5:  When Han Solo asked for 10 000 credits to give Luke and Obi-wan a lift, considering the circumstances, wasn't completely outrageous

6:  In the Mandalorian, when Mando says "5000, that barely cover fuel costs these days" … either his ship is *very* fuel inefficient, fuel costs have gone up drastically, or bounty hunting involves several jumps.

7:  Piracy is interesting because of logistics.  If a band of pirates convert three YT-1300 into gunboats and capture a GR-75, there is no way that they can steal its entire cargo, they don't have the hold!  So either they collect valuables and steal fuel *or* they steal the entire ship, but now selling the cargo is difficult...

8:  There is more to say about this - economies are complex, even more so galactic one.  But a full simulation is impossible AND not necessary.  How to use this in a game will have to be another blog post...



Sunday, January 5, 2020

More Grimoire spells

I thought that was nearing the end of my effort to translate the Petit Albert Spells.  I'm clearly not going to do all of them.  Some are boring, repetitious or of dubious adventuring use - although creative players can use almost any spell to their adventage.  However, once I made a list of spells I did want to translate I realized that there are still quite a few, so this will not be the last post on this book.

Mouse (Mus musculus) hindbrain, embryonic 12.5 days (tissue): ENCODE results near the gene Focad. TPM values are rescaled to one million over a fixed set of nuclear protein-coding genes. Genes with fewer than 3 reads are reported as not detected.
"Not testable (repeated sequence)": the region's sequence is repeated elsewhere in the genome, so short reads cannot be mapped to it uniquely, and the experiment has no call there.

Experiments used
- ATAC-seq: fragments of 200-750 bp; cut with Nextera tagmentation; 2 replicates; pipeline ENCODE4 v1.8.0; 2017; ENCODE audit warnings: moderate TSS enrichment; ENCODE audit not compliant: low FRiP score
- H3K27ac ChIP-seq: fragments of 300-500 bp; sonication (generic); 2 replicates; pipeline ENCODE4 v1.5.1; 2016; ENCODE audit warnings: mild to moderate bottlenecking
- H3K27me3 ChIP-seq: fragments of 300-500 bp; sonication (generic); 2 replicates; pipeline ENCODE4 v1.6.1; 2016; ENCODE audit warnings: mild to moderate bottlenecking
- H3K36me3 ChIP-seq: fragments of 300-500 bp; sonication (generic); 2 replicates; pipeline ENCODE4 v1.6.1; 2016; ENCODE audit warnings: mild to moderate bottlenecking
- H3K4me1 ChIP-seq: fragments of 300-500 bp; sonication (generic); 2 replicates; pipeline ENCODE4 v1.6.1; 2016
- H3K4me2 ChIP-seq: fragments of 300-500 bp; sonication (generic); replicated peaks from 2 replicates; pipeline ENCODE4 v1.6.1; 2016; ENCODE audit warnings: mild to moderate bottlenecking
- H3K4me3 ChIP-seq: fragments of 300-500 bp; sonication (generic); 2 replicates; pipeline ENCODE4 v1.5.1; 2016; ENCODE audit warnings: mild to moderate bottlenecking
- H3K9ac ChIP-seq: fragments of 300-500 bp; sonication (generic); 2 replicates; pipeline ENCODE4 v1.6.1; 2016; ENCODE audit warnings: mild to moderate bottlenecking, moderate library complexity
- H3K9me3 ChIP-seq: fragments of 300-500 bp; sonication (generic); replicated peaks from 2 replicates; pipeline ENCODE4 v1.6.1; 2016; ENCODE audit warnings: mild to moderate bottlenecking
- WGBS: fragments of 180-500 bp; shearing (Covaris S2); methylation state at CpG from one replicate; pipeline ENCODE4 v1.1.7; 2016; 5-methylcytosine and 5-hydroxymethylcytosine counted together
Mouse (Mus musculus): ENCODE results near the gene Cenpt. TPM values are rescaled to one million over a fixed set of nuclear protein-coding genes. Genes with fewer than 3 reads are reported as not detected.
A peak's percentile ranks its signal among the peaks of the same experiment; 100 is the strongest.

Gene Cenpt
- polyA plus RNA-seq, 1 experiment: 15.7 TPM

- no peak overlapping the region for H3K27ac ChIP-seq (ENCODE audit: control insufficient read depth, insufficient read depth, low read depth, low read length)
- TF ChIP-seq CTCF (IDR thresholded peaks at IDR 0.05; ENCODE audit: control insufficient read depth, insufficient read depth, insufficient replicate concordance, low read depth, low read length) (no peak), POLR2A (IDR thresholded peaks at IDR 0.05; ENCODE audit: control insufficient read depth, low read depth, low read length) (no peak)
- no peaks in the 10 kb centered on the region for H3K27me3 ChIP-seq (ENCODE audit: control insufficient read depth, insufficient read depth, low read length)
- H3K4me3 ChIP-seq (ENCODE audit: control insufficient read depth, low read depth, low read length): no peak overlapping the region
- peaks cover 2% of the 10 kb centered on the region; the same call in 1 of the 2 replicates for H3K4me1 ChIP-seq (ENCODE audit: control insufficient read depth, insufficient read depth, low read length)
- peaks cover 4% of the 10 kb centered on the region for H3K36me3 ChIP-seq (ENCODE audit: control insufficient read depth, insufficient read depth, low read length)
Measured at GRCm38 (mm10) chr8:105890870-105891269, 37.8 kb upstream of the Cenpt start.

After I'm done, I probably will start on a different Grimore - the Grimoire du Pape Honorius.   Eventually out of all of this I will try to publish a class, a system, a spell list, something to use some of this.  Perhaps, if we are very lucky, someone more talented than I will take a crack at it.

Also, now that I think that we all know what the format and feel of these spells is,  I'm going to be slightly less "faithful" to the voice of the original author - I'm going to be trying to be a little bit clearer and concise, and especially try to fix the run-on sentences.


Another love spell

Live chastely for at least 5 or 6 days, and on the seventh day (preferably a Friday), eat and drink foods of a warm nature that excite you to love.  When you feel in that state, have an informal conversation with the object of your passion, and ensure that they can look at you continuously, as you look at them, for 15-30 seconds.  The visual rays will meet and will be a powerful vehicle for love; so much so that they will penetrate the heart, overcoming pride and cynicism.  It can be difficult to convince someone who is prudish or shy to look at you directly for more than a moment.  However, one can achieve that by telling them that one has learned a secret divination that can learn about their future (hapiness, long life, etc) or some other thing that will peak the interest of the target of your affection; tell them that the divination requires direct eye contact for a few moments.